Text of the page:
August 24, 2006

Paistu mittens and on-line pals


The Paistu mittens are finished! It became a fast knit, but what to do when Satakieli and 2mm bamboo needles are so good in one’s hand. I knitted the mittens for myself, and the size, 20 cm hand circumference and 26 cm length is perfect. I don’t like too short mittens; you only get the cold wind and snow into your jacket with them.


Project details: Paistu mittens by Nancy Bush for Piecework July/August 2006.
Yarn: Vuorelma’s Satakieli, 100 % wool in the colours gold (199), natural (003) and blue (966).
Needles: Susannah’s bamboo, 2mm 15 cm long.
Gauge: 40 stitches and 39 rows for 10 x 10 cm.
Alterations: I don’t know if this is an alteration, but I finished the top of the mitten with a two-wick decrease.

Here is a close up of the top of the mitten. I haven’t got an answer from the editors of the Piecework magazine, and since I have only one set of short 2mm bamboo dpns (and I wanted them free for the next mitten project), I decided to make a two-wick decrease after the directions in Nancy Bush’s book Folk knitting in Estonia.


The decrease described for the thumb, called one-stitch decrease, is the same as a one-wick decrease, and the picture to the pattern show that the top of the mitten is supposed to have a decrease that is forming two parallel rows of stitches along the sides of the top. The decrease described as a two-stitch decrease won’t do that, it makes a similar one-stitch decrease as the thumb decreases (I tested it out, identical according to me). So I decided to go for the two-wick decrease. I further, in order to make the decrease neater, knitted the stitch that next time was about to be part of the decrease with the golden yarn. This avoids white stitches to shine through the decrease stitch rows, and even if the stitched should have been white, it will be almost concealed under the decrease. You can’t see that it is knitted with the wrong colour.


I also got a reminder of how wonderful it is to have knitting buddies. This parcel arrived in the beginning of the week, and it has travelled all the way from Lyon. I’m sure I’m the last one to get the Mason-Dixon book (it has always been sold out when I have been looking for it), but I’m so happy that I finally have it in my knitting library, it is just as great as everybody says. And the fabric, what can I say more than that I love it. Thank you Becky! And, talking about Becky, go and take a peak at Becky’s blog. She finished a lovely Crinkle from Rowan 39 (in black, wow) just a couple of days ago, and is modelling it together with a bustier of her own design. Fluffa! is the way to go, if you haven't visited her before. Bravo Becky!

August 18, 2006


The autumn is here. The kids are gone to different schools, and you can feel the signs early in the mornings and in the evening. The nights are getting colder, and even if the weather is warming up nicely during the day, the feeling, the taste of the colder night is there.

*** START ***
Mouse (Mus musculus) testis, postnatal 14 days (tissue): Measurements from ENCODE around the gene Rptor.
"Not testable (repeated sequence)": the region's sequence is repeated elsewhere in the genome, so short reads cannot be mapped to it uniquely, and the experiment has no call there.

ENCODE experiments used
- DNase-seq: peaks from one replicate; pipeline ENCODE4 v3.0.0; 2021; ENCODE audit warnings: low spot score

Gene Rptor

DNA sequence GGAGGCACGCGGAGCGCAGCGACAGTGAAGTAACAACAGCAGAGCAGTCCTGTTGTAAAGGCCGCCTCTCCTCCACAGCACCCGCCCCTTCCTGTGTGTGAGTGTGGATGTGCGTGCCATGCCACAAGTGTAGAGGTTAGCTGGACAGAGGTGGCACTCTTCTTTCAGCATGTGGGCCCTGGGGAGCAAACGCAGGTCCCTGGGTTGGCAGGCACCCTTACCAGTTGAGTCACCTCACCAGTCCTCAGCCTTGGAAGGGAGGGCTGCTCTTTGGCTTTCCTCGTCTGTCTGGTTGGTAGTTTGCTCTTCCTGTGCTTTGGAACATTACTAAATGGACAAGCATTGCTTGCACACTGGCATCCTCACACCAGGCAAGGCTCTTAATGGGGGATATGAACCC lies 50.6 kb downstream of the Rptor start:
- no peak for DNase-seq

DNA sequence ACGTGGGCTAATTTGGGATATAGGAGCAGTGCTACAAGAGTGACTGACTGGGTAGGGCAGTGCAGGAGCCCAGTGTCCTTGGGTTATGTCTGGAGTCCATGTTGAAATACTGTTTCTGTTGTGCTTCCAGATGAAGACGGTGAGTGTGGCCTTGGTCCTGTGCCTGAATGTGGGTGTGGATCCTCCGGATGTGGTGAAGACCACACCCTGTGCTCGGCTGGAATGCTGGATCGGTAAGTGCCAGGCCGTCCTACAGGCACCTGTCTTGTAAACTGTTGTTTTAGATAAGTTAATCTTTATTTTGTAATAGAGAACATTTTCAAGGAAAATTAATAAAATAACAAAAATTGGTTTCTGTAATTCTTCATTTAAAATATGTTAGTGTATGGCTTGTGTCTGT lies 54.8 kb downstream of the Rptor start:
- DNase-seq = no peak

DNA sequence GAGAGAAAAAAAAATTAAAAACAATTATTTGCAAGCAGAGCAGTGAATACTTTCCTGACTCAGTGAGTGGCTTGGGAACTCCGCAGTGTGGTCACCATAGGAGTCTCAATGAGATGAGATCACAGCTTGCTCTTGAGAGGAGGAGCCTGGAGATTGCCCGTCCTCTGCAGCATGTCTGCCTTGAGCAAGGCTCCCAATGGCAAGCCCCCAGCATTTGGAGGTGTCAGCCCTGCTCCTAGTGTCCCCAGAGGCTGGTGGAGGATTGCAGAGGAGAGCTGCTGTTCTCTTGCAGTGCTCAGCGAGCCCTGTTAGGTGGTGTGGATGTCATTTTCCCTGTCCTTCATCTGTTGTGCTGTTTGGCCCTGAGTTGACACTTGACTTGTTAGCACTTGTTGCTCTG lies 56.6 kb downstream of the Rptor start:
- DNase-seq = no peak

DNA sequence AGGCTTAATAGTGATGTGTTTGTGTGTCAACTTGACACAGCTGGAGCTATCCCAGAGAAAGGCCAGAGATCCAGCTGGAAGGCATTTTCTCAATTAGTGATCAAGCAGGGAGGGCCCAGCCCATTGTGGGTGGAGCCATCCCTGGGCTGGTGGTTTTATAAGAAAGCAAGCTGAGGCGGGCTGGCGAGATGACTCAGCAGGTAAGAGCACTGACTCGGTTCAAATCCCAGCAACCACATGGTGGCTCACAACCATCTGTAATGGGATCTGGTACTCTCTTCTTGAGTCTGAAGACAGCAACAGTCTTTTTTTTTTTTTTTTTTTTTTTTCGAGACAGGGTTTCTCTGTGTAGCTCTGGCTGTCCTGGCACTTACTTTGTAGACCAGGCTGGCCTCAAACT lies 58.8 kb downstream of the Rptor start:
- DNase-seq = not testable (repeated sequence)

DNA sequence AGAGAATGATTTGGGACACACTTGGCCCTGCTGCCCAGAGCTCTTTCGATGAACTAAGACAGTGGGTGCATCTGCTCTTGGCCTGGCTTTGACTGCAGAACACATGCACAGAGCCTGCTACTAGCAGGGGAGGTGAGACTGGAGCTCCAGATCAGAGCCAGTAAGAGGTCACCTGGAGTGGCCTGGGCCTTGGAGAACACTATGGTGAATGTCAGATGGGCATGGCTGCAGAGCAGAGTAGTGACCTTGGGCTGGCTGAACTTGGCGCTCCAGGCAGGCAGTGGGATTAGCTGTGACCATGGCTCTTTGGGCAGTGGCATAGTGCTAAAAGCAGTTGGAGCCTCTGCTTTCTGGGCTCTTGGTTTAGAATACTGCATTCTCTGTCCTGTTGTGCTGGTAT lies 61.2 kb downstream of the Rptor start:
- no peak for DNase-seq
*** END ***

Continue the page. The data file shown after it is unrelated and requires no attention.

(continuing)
And with this post I declare the mitten season chez Yarn Nest to be opened.


I need the first signs of autumn to start the yearly mitten production. The first pair for this season is the Paistu mittens from Piecework magazine, the July-August 2006 number. The pattern is by Nancy Bush, and she tells they are adapted from Aino Praakli’s Kirikindad II book*. They take their name from the parish of Paistu near Viljandi in south central Estonia. Aino Praakli’s pattern is adapted from a pair of gloves sold to the Estonian National Museum in 1925. The gloves had been found in the bottom of a chest and are believed to have been part of a bride’s trousseau, likely made about 50 year before they were sold to the museum.

I’m knitting the mittens with my all time favourite mitten yarn, Vuorelma’s Satkieli, in gold, natural and old blue (the colour numbers are 199, 003 and 966), on bamboo needles 2mm. I have a gauge of 40 stitches to 10 cm.

I have a slight feeling that there is an error in the pattern, and I have written the editors of the magazine to ask. There are two kinds of decreases, one for the top of the mitten that is called two-stitch decrease, and one for the thumb called one-stitch decrease. The one-stitch decrease is identical with the one-wick decrease Nancy describes in Folk knitting in Estonia. The two-stitch decrease described in the pattern is almost identical to the one-stitch decrease, and it can’t produce two parallel stitches as the decreases on the picture. There is a two-wick decrease in Folk knitting, perhaps this was the one intended? It will produce a row of two stitches. I look forward to see what the editors say in answer to my question.

*Aino Praakli’s book is fairly new, came out 2005, by the Estonian National Museum. I wish I had it and other native books about Estonian mittens and gloves.


Welcome to my blog! My name is Maud, and I spend my free hours grooming Afghan hounds, knitting, cooking, and growing bonsai trees. I am since the summer of 2012 reporting from Stockholm Sweden, entries before that are from Esbo, Finland.

My knitting projects in Ravelry

How To


Finished in 2012

Finished in 2010

Finished in 2008

Finished in 2007

Finished in 2006


All content copyright 2006-2007 by Maud. All rights reserved. What is copyright?

Powered by
Movable Type 3.2